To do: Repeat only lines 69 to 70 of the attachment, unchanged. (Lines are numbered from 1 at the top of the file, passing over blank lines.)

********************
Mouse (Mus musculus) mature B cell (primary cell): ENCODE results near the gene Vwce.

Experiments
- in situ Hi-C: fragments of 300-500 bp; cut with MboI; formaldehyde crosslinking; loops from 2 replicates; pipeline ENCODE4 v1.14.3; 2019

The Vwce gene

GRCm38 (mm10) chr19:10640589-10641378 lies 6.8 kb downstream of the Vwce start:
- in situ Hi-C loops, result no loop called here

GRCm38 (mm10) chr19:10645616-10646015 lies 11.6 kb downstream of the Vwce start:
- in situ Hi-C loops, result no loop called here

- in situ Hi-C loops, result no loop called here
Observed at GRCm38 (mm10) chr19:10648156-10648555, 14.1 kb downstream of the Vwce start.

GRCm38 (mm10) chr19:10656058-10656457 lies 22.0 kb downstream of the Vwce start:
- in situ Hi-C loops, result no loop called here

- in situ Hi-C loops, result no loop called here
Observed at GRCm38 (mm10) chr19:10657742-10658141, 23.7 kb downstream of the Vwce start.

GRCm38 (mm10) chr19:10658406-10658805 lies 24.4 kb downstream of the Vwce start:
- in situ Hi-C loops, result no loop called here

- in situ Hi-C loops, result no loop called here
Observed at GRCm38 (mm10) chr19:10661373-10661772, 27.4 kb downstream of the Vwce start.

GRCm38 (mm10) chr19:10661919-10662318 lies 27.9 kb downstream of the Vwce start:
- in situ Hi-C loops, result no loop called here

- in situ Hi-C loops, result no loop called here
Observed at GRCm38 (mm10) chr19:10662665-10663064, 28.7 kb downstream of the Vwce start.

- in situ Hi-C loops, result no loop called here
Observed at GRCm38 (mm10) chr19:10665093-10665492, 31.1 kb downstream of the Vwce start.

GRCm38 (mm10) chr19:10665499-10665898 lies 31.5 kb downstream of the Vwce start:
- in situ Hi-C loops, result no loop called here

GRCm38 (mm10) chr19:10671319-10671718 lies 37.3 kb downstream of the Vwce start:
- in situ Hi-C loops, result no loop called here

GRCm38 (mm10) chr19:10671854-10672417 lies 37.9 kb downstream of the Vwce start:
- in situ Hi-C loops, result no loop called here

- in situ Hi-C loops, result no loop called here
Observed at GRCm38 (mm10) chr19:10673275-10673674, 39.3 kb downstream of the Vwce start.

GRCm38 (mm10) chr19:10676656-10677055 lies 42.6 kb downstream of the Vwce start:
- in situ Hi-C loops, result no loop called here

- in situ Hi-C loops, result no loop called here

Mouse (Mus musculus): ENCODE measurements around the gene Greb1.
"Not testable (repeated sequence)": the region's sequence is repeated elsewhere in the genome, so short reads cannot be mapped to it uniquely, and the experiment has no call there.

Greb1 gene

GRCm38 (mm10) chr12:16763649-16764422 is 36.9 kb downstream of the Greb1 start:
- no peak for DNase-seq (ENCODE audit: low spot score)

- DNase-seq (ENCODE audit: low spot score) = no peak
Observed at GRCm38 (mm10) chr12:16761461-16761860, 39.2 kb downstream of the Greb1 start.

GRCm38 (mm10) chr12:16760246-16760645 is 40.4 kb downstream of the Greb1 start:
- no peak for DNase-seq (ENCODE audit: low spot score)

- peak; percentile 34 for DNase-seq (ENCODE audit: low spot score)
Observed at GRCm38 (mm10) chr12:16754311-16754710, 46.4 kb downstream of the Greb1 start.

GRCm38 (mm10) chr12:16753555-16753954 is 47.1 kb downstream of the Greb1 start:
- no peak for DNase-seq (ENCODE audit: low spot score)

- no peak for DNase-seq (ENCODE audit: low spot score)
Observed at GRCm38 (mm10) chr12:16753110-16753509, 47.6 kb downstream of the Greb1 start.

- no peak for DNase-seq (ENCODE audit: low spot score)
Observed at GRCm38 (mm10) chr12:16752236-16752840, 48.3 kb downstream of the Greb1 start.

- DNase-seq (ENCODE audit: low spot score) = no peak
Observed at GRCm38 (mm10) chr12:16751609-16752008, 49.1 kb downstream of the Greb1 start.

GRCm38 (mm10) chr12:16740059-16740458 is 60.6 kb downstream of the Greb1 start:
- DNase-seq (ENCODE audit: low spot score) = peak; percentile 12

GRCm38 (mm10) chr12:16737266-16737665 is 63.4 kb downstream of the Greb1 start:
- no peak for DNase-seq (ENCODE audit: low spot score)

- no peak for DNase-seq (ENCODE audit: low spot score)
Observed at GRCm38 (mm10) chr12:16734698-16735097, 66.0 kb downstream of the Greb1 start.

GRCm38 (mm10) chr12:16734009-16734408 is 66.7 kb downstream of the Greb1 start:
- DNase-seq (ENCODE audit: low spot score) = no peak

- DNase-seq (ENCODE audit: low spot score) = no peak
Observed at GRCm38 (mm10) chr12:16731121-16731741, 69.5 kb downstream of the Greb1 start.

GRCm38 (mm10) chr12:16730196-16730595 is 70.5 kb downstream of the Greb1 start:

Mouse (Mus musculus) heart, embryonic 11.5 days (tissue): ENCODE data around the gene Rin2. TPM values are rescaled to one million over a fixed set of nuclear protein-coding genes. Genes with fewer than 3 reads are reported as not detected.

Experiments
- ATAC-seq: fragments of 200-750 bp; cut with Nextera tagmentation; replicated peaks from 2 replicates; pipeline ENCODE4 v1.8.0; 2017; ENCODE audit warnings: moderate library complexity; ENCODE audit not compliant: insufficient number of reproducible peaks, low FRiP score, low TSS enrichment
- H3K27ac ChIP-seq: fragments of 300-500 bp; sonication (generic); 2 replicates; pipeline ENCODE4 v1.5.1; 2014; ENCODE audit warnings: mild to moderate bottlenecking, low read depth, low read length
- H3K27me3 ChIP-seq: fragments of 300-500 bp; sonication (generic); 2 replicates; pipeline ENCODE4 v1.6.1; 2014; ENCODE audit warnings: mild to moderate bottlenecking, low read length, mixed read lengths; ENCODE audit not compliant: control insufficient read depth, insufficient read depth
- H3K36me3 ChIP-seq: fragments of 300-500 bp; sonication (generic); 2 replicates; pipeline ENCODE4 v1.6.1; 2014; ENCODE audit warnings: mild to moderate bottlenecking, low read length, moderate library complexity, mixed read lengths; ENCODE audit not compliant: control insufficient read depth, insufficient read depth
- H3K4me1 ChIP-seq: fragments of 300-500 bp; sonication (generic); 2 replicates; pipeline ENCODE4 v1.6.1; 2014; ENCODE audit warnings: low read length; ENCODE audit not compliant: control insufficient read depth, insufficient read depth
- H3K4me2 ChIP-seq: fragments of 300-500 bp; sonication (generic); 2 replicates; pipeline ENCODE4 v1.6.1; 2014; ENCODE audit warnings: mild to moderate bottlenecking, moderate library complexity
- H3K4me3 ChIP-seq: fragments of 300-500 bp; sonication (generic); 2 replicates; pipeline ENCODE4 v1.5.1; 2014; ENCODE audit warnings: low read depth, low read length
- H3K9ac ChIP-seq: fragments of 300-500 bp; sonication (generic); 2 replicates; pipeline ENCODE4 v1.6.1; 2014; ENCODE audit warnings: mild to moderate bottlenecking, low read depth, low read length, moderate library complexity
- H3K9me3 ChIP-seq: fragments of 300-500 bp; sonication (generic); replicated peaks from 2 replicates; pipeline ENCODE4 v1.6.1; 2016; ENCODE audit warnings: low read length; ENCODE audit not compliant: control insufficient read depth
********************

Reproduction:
- H3K27ac ChIP-seq: fragments of 300-500 bp; sonication (generic); 2 replicates; pipeline ENCODE4 v1.5.1; 2014; ENCODE audit warnings: mild to moderate bottlenecking, low read depth, low read length
- H3K27me3 ChIP-seq: fragments of 300-500 bp; sonication (generic); 2 replicates; pipeline ENCODE4 v1.6.1; 2014; ENCODE audit warnings: mild to moderate bottlenecking, low read length, mixed read lengths; ENCODE audit not compliant: control insufficient read depth, insufficient read depth